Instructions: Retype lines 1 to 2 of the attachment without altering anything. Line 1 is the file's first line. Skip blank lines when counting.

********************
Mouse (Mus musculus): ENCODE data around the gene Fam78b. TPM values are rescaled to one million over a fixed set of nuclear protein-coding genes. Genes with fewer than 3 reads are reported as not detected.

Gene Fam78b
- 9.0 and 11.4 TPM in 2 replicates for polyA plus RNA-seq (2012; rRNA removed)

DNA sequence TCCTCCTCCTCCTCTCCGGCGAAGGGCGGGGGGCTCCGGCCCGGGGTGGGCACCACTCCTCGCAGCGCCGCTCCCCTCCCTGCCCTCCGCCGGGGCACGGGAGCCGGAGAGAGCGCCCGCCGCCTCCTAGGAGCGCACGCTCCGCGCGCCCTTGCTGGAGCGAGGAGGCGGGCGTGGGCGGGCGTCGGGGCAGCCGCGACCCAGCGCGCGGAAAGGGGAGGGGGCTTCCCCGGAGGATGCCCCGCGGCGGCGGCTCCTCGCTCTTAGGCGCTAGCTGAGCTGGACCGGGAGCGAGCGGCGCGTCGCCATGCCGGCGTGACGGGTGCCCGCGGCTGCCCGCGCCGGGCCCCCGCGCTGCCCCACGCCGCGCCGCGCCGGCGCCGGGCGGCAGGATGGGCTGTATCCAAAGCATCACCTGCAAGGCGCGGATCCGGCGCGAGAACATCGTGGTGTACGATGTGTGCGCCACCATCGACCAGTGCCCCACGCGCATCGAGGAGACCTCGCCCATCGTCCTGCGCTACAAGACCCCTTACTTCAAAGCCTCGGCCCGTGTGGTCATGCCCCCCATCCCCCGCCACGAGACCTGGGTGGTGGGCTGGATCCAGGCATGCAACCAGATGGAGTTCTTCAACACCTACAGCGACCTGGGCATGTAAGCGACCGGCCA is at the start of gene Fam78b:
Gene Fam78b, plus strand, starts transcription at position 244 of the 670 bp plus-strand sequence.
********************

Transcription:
Mouse (Mus musculus): ENCODE data around the gene Fam78b. TPM values are rescaled to one million over a fixed set of nuclear protein-coding genes. Genes with fewer than 3 reads are reported as not detected.

Gene Fam78b